Jianfengling National Forest Park, located on I the south of Hainan Island, covers a total ^ area of 447km2 and is the largest rainforest in China. From November to March, the Park receives little rainfall and its rivers and ponds dry up, waiting for the rain to come again.
The rainy season arrives in Jianfengling in June, and stays through September. The park throughout the rainy season becomes hot and humid, but no month is wetter than August. In August the rivers and ponds in Jianfengling truly come to life. As the rain comes down, it fills and refills the dry riverbed. In a single day the river can rise tens of centimeters or one meter within only several hours. The constant rain drives most of the river areas mammals out of the lowlands and up into the higher altitude alpine forest of the park. This leaves the rainforest to the insects, amphibians, reptiles and other water loving creatures.
Although the area of the river isn’t large, there are more amphibian species here than throughout China’s entire Palaearctic ecozone. This ecozone within China includes the region north of Mt. Qinling. Because the park area is relatively undisturbed, there are rare species that live and are evolving here. Two of these species are the spot-legged tree frog (Rhacophorus leucomystax) and Asiatic painted frog (Kaloulapulchra). During the dry season these frogs hide underground or under rotten wood in order to maintain the moisture in their skin. They also lower their metabolism to its bare minimum. When the rainy season starts, they drill out of the earth to begin the process of courtship and breeding.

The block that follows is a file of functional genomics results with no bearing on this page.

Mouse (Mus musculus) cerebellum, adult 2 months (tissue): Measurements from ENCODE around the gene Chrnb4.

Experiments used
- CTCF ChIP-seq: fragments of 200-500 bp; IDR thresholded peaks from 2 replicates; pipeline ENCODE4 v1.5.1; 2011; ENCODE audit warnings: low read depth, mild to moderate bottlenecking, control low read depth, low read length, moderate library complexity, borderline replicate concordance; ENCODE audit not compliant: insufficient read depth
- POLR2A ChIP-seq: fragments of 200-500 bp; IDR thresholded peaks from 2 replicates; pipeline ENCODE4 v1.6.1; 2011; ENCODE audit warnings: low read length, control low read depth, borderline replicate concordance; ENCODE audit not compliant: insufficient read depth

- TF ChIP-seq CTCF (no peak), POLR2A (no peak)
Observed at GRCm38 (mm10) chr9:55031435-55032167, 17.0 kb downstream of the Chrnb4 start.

Clusters of frog eggs are found not long after in the waters of the park and occasionally on tree branches. When temperatures reach 28 °C the eggs receive their signal to hatch, and tadpoles emerge. The time from laying to hatching is usually one week.
The emergence of the tadpoles does not go unnoticed by the other local residents. Insects and reptiles are eager to snap up the tadpoles. The back swimmers (Notonectidae), so named because they swim on their backs, perform a graceful backstroke as they capture tadpoles in the ponds, before draining them dry with their needle-like mouth. Members of the slightly larger dytiscidae family are more voracious – they eat the tadpoles bit by bit, carefully chewing each mouthful.
A master of the hunt, the South Channa (Channa gachua), is a unique carnivorous fish. This fish is a top level predator that can breathe air, and has specially designed fins that allow it to leave its pond and move across wet land to the next pond. This fish uses the rainy season to its utmost advantage.
There are many fascinating creatures that have adapted to survive in Jianfengling’s dry and rainy seasons, but it is only the rainy season that allows us to witness the relationship between organisms, land, and water.